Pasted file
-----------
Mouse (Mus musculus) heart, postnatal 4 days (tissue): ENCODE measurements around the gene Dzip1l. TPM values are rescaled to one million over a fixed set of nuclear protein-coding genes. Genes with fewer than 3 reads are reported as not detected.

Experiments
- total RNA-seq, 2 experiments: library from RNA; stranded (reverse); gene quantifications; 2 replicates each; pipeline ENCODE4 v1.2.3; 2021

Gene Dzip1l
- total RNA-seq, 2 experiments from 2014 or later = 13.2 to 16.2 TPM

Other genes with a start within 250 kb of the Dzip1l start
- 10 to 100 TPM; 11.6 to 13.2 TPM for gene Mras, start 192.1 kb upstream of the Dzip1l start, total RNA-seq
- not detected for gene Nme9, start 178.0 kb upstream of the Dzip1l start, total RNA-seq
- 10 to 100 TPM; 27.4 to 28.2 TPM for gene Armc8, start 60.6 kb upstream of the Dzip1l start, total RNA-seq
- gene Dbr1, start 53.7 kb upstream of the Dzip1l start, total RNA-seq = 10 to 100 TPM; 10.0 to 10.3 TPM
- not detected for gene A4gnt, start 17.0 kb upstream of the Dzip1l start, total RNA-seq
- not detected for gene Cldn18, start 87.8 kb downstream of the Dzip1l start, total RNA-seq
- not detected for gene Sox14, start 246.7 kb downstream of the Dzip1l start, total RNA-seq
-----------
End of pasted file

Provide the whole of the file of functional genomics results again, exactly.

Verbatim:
Mouse (Mus musculus) heart, postnatal 4 days (tissue): ENCODE measurements around the gene Dzip1l. TPM values are rescaled to one million over a fixed set of nuclear protein-coding genes. Genes with fewer than 3 reads are reported as not detected.

Experiments
- total RNA-seq, 2 experiments: library from RNA; stranded (reverse); gene quantifications; 2 replicates each; pipeline ENCODE4 v1.2.3; 2021

Gene Dzip1l
- total RNA-seq, 2 experiments from 2014 or later = 13.2 to 16.2 TPM

Other genes with a start within 250 kb of the Dzip1l start
- 10 to 100 TPM; 11.6 to 13.2 TPM for gene Mras, start 192.1 kb upstream of the Dzip1l start, total RNA-seq
- not detected for gene Nme9, start 178.0 kb upstream of the Dzip1l start, total RNA-seq
- 10 to 100 TPM; 27.4 to 28.2 TPM for gene Armc8, start 60.6 kb upstream of the Dzip1l start, total RNA-seq
- gene Dbr1, start 53.7 kb upstream of the Dzip1l start, total RNA-seq = 10 to 100 TPM; 10.0 to 10.3 TPM
- not detected for gene A4gnt, start 17.0 kb upstream of the Dzip1l start, total RNA-seq
- not detected for gene Cldn18, start 87.8 kb downstream of the Dzip1l start, total RNA-seq
- not detected for gene Sox14, start 246.7 kb downstream of the Dzip1l start, total RNA-seq